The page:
For those who are afraid to jump into harder science fiction, Digital Rights provides a good introduction. The benefit is its length. A longer story would have become too bogged down, I think. The length works in its favour.

There are books that make a reader think, "I could have written that." Then, there are books like these that make a reader sigh and say, "I wish I'd written that."

One of my favourites for 2011.

Friday, April 1, 2011

New Book Announcements

I'm very fortunate to have beta read some wonderful books that have since been published. However, since I read and helped with those early stages, I don't feel right posting reviews of them. Instead, I will give do a book announcement to bring attention to them.

by Chrystalla Thoma
Young Adult Fantasy

When you are Zeus’ immortal son, you know you can get away with mostly anything. Bringing back the dead is not one of those things. Yet this is what Polydeukes does when his mortal twin, Kastor, dies. According to the dark deal he strikes with one of the gods, the brothers must alternate days in the land of the living, and  Kastor cannot be told, or the deal is off. On top of that, If Hades were to find out, all hell would break loose. Literally.

But Kastor begins to put two and two together, and keeping the secret becomes difficult for Polydeukes. Will Kastor break his brother’s deal and save Polydeukes from an eternity of punishment in Tartarus, or will Polydeukes find 
a way to save them both?

Princes for Hire
by Jamie Grey
Sword and Sorcery Fantasy
Short story

After winning his kingdom in a legendary poker game twenty years ago, Princess Mina’s father loses the kingdom just as easily. Now alone and penniless, Mina must rely on her sword to support them both.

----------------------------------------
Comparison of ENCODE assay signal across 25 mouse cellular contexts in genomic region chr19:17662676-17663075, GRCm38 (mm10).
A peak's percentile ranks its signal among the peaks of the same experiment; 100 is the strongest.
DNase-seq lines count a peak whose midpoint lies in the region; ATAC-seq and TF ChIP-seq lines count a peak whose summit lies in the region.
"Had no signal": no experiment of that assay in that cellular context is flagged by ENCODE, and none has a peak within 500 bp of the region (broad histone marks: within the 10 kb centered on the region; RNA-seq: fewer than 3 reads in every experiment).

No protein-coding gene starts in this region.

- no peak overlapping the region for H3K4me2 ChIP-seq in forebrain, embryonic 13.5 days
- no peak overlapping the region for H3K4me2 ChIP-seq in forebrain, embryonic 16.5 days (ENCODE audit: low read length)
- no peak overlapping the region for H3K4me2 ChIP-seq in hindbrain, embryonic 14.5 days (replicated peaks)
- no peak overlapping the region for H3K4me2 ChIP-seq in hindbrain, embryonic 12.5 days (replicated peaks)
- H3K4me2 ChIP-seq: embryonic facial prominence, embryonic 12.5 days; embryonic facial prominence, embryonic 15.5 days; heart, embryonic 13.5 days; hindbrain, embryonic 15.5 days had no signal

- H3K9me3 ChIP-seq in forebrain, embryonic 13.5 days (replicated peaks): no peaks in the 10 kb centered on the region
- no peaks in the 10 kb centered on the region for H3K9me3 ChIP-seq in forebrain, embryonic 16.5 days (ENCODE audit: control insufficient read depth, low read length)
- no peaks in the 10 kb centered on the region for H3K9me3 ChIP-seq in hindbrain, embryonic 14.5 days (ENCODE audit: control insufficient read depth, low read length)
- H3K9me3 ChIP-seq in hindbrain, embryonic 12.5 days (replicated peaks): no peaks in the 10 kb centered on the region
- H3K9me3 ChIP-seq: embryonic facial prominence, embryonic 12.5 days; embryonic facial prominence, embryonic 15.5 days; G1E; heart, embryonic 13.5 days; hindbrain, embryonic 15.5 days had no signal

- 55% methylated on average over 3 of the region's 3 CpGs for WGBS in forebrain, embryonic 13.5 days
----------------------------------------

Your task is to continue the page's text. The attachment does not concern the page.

When the princess-turned-mercenary is offered a contract to save a prince that will pay enough to keep her father laid up in luxury for yet another year, she and her business partner snap up the deal. Dragons and all. 

But when she’s faced with a seedy mage and a prince who doesn’t want 
any woman to rescue him, Mina quickly learns the so-far-unseen dragon is the least of her worries.

Lair of the Jaguar God
by Marie Dees
M/M erotica

In the steamy Guatemalan jungle, Kit fights to prove his archeological skills while struggling with his attraction to the seductive Tony, who arouses feelings he is desperate to deny. Tony has his own secrets. A were-jaguar, he is still bound to the ruined Mayan city he once protected, but instinct draws him to the reluctant Kit. 

What power does this young man have over an immortal Mayan god? Will Tony find out before looters destroy the last remains of his ancestors, or will he lose everything, including a chance for freedom?

Saturday, March 19, 2011

Beyond Reach by Rebecca M. Senese

Beyond Reach by Rebecca M. Senese
Science Fiction

Back of the Book Blurb:

Nadia is an Assassin, designed, built and trained to kill. Running from her owners, the Gemini Corporation, stranded on a space station, she is hunted by a tracker named Devon. The easiest thing would be to kill him. But Nadia is desperate to resist her nature and as Devon closes in, she fights against her overwhelming urge to kill.